Today, I am thankful.

Let’s face it, running is selfish.

You’re chasing your goals. You’re spending time and energy focused on yourself.

Now don’t get me wrong, I’m the first to tell you that running makes me a better person. It gives me discipline, confidence, energy, and happiness. Without it, I wouldn’t be as good of a husband, friend, and worker.

But it’s still mostly for me. And you still run mostly for you.

Which means that our family, partners, friends, and loved ones have to pick up the slack. They have to take care of projects when we’re off logging miles, and nurse us back to life when we get home beat up and tired.

So today, I am thankful.

Showing Gratitude

A few years ago my wife Katie started a daily gratitude practice. Each day she writes down something she’s grateful for — often something small, that would otherwise go unnoticed. It’s simple, really, but has proven to do something much bigger.

Studies have found that expressing regular gratitude has an actual impact on your health. You’re sick less often and more energized, and you reduce the affects of stress and build stronger bonds and relationships.

That’s mighty powerful, considering showing gratitude takes basically no time, and costs nothing.

This week, runners all over the United States will sit down with their families, friends, and loved ones to share a feast. In that same spirit of Thanksgiving, it only feels appropriate to say thank you, and show gratitude beyond just the dinner table, to everyone who keeps us running.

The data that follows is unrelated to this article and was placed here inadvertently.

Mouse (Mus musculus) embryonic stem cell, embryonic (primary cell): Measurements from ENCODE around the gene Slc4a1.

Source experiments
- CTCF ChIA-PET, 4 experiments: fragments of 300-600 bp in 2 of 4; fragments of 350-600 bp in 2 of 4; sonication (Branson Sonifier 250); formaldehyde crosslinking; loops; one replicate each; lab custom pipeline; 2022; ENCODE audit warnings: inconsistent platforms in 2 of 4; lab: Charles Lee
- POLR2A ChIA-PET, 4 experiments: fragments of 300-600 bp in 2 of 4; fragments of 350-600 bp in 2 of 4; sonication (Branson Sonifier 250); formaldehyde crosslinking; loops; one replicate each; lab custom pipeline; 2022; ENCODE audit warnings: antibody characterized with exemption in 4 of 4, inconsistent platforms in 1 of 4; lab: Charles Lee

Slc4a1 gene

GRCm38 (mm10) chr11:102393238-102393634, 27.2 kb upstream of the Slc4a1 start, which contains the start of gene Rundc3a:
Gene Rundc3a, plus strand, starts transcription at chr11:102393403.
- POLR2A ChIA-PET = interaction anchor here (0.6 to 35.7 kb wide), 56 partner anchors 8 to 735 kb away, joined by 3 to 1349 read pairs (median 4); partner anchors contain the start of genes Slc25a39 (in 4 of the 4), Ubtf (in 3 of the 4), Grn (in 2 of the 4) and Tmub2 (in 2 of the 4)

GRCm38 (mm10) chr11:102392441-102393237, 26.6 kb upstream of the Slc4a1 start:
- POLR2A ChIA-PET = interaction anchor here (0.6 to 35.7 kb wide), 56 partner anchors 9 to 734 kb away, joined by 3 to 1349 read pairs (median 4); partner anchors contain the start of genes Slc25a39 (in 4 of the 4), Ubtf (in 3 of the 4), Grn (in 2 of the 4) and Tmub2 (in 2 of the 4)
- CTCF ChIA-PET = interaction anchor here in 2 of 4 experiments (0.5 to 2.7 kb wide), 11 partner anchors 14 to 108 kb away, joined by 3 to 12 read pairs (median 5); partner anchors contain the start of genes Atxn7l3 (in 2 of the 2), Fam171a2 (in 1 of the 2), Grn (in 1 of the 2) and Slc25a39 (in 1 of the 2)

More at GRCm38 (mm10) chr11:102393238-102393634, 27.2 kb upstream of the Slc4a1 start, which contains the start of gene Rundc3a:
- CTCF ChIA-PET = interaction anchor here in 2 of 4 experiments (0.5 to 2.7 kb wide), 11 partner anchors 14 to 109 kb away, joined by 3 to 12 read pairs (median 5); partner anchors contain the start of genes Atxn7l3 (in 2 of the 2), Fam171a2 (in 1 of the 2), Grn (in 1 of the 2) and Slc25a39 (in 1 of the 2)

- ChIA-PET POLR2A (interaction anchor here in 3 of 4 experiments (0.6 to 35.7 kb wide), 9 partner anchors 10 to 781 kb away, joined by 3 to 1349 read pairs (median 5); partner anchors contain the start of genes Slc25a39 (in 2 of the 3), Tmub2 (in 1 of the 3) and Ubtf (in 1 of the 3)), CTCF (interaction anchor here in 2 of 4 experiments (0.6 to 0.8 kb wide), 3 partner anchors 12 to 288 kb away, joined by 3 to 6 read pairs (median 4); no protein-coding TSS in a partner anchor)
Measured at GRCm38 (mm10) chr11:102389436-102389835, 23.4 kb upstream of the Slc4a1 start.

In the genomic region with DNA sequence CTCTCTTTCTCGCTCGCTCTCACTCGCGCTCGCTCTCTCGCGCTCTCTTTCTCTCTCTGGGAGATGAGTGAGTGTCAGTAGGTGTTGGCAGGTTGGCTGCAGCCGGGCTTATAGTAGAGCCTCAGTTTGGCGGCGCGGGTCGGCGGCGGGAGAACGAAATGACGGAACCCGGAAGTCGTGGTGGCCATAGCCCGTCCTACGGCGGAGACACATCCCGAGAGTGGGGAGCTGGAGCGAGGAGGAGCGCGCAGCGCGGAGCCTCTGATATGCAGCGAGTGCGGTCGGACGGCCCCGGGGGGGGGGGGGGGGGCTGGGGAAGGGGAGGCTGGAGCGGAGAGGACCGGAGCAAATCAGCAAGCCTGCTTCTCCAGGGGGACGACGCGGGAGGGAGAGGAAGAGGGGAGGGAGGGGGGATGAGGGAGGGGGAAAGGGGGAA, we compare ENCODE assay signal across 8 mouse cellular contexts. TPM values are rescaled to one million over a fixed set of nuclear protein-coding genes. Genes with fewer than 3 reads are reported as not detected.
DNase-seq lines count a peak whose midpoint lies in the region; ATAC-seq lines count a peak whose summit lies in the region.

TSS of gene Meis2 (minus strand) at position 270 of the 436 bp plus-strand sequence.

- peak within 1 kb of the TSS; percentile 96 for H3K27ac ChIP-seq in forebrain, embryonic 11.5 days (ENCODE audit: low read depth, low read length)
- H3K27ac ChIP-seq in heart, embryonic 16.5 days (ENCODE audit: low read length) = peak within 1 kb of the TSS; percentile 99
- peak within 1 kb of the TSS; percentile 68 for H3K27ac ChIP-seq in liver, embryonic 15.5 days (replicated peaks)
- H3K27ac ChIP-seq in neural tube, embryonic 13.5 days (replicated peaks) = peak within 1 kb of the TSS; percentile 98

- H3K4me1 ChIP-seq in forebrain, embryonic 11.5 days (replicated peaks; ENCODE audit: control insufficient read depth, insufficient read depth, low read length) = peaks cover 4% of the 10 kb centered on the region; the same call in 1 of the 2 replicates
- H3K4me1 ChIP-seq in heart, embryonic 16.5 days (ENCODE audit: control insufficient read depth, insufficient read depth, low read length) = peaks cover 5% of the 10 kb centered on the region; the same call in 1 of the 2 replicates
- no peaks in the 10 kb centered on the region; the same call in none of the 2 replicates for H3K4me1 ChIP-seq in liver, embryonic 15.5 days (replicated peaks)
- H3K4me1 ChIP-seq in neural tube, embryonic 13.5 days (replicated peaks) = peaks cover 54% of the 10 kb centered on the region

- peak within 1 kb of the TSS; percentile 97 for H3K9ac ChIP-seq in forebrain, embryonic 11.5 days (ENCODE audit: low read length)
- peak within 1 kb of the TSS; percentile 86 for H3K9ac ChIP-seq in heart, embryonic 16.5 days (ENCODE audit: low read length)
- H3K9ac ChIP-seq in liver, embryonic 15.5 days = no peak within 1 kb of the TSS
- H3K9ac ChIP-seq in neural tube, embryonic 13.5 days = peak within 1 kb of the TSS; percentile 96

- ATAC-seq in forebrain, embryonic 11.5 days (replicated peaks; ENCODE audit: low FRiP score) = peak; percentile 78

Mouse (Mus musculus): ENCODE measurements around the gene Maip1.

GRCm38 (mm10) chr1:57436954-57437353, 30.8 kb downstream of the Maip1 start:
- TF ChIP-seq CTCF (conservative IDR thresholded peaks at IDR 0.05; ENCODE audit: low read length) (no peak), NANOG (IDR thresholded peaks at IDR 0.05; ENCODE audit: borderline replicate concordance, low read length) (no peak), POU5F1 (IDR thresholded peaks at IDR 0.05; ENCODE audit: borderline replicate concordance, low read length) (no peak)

A Thank You Note

Thank you race day volunteers, for the long hours, rainy days, early mornings, and endless smiles that go in to caring for us runners.

Thank you crew members and pacers, for chasing us around, tending to our every need, and keeping us moving forward.

Thank you readers, listeners, and bloggers, for the endless encouragement, inspiration, and support.

Thank you wife, husband, partner, for supporting us day in and day out. For picking up extra chores or duties while we’re out training, and keeping us focused when we lose it.

Thank you family, for understanding our goals and dreams, holding us accountable, and celebrating each finish, even if a goal isn’t reached.

Thank you race directors, for pouring yourself into the race, keeping us safe, happy, and fed, and for envisioning the potential of a route.

Thank you running club, for meeting each week, no matter how cold, rainy, or dark. For accompanying miles with laughter, joy, and post-run beer.

Thank you trails, for never ceasing to provide adventure, challenge, and respect. Thank you for inspiring us to be better, and humbling us when we think we are.

Thank you running partner, for pushing us to show up when we feel like sleeping in. For celebrating big runs, and encouraging us to work harder.

Thank you spectators, for cheering for us even when you have no clue who we am. For sending chills down our back after a long stretch of miles, and putting a pep in our step just when we need it most.